Five Colleges and you

It was a good meeting this past Thursday. Professor Neal Abraham, Executive Director of Five Colleges, Inc., met with Hidden Scholars to discuss resources and networking opportunities for independent scholars. Many thanks to him for his time and support. He is enthusiastic about independents, both as individuals and as members of this group. Individually, we have much to add to the intellectual conversations in our fields and across disciplines. As a group, we support many of the same goals as the Five Colleges consortium – networking, research, writing, and collegial engagement.

We all know about Five Colleges, Inc., as a consortium: the umbrella under which the colleges share courses, programs, technology, and many other resources. But its larger purpose is to be a vehicle of intellectual engagement in the Valley. Beyond the colleges, the consortium reaches out to the wider community through initiatives like Museums10 and the Five College Schools Project (see below for more). It’s also in conversation with colleges in Springfield and Holyoke – in a way revisiting an earlier stage of its history as a larger regional group. (In earlier years, the consortium initiated the development of Holyoke Community College and Hampshire College, as well as regional public radio and television, workers’ education, and more.)

The consortium has a lot to offer to independent scholars. First and foremost is the Five College Associates program. Two features of this program are especially important – institutional affiliation and library access. Associates have a formal institutional affiliation through the consortium, rather than through any one college – so when you apply for a grant, attend a conference, or send out your resume, you do so as part of a recognized institution rather than solo. This is a real need for many of us. And Five College Associates have faculty-level access to all five libraries – borrowing privileges, interlibrary loan, and (we hope) remote access to databases, when some technical and security issues can be resolved.  Another very real set of needs.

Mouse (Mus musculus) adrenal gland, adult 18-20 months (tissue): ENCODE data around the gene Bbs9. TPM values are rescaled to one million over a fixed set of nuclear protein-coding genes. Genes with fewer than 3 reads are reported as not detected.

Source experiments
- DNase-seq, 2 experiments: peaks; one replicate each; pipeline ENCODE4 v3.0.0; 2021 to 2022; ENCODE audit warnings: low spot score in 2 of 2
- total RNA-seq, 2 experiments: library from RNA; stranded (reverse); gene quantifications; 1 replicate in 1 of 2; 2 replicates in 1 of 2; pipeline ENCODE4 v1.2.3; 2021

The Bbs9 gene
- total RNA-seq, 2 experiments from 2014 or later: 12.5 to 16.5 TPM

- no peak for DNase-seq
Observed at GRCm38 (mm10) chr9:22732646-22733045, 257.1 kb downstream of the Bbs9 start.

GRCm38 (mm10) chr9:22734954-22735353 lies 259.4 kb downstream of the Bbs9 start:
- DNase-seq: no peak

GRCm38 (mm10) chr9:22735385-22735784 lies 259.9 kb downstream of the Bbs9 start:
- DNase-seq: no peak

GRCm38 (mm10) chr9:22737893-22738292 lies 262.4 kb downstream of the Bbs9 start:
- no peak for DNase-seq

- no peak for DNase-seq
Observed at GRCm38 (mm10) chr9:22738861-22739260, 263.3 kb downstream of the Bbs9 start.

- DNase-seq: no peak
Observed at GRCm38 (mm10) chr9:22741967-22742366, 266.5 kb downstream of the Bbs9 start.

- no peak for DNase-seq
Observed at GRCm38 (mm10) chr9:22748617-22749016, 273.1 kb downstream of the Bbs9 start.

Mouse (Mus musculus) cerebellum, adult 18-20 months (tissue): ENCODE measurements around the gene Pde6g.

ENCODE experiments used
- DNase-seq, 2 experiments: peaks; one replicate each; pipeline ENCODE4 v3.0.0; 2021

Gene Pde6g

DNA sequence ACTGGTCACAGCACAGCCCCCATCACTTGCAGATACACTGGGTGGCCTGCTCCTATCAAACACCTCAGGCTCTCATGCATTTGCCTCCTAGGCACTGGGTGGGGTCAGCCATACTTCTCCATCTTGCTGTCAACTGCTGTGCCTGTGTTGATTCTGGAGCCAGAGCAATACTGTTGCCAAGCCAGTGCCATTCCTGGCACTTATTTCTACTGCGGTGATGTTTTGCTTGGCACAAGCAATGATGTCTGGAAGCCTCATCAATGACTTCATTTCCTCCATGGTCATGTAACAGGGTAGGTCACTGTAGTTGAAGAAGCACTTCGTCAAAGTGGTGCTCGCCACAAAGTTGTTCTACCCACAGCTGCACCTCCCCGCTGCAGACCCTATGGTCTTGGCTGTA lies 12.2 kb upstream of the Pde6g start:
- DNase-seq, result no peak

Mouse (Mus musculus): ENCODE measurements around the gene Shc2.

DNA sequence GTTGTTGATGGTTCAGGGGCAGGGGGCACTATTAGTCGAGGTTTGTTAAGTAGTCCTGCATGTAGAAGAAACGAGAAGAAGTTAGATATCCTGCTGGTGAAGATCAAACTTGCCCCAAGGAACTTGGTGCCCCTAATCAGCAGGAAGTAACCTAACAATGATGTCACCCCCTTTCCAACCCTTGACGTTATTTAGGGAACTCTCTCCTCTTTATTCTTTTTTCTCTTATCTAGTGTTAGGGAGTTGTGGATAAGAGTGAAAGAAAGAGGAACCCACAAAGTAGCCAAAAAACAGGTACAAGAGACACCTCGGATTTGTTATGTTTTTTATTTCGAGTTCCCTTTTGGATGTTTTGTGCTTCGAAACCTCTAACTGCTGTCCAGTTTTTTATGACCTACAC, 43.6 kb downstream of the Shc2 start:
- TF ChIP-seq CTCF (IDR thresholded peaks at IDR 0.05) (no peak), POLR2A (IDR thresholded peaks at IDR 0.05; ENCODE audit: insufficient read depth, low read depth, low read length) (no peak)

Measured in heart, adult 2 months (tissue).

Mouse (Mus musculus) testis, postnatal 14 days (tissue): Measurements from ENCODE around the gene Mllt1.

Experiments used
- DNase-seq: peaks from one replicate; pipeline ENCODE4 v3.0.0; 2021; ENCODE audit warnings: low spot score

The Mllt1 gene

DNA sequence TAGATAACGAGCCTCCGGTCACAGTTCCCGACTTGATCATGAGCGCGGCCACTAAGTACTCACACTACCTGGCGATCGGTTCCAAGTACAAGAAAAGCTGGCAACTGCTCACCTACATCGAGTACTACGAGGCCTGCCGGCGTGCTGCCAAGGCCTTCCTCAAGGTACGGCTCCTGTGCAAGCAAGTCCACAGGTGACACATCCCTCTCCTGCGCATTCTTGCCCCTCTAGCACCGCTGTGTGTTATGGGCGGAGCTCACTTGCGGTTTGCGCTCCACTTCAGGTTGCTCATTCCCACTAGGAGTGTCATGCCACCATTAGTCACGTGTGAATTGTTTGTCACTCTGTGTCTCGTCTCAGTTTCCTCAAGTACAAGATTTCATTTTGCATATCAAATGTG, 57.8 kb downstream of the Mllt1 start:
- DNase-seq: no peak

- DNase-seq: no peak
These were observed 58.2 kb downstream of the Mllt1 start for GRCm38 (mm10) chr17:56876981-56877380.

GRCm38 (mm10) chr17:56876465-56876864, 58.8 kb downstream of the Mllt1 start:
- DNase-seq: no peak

In addition, Associates are paid well for adjunct work at the undergraduate colleges (UMass uses a different pay scale, so comparisons are difficult).

The Associates program was originally intended for faculty spouses with academic credentials, but it will soon be broadening its scope to include a wider range of unaffiliated scholars. Watch the Five Colleges website for updates. And be aware that associate status requires application and recommendation.

Other good resources and creative opportunities

The Five College Women’s Studies Research Center offers semester-and year-long Research Associate positions to scholars from all over the world. Though unpaid, they offer benefits such as library privileges, office space, and other institutional supports like e-mail and tech support – as well as seminars, discussions, and opportunities for public presentation. A fellowship can be a good launching platform for additional grants or teaching positions.

The Community-Based Learning program integrates students with community organizations through internships and other learning experiences.

The Five College Center for East Asian Studies works with colleges and K-12 schools on teaching and research, offering workshops, seminars, and resources online and in hard copy.

We are exploring connections with Five College Learning in Retirement as a teaching opportunity and model program. Watch this space!

(You can find more information about these programs at

For job seekers

The Academic Career Network is an online map with links to jobs listings and to home pages of educational institutions in New England and upstate New York. (Note: the job links are not always updated; you might have better luck choosing the link to the home page and going from there. But it’s a good centralized listing of institutions in the region.) You’ll find it on the Five Colleges website.

Hampshire College sometimes needs outside scholars to supervise students’ senior independent projects, if there is no appropriate specialist on the Hampshire faculty. Often these projects are interdisciplinary. Check with colleagues or with the appropriate school at Hampshire.

Other networking opportunities

Departments in your field. Some academic departments are able to offer “visiting scholar” status to colleagues who are known in the field, or with whom they have strong connections.

Faculty colloquia in various subject areas. Most are flexible about participation, but check with the contact person (listed on the website) to see whether they have room for you.

Departmental events: lectures, presentations, guest speakers, and so forth. A good way to meet people and share intellectual interests. Check the Five College calendar.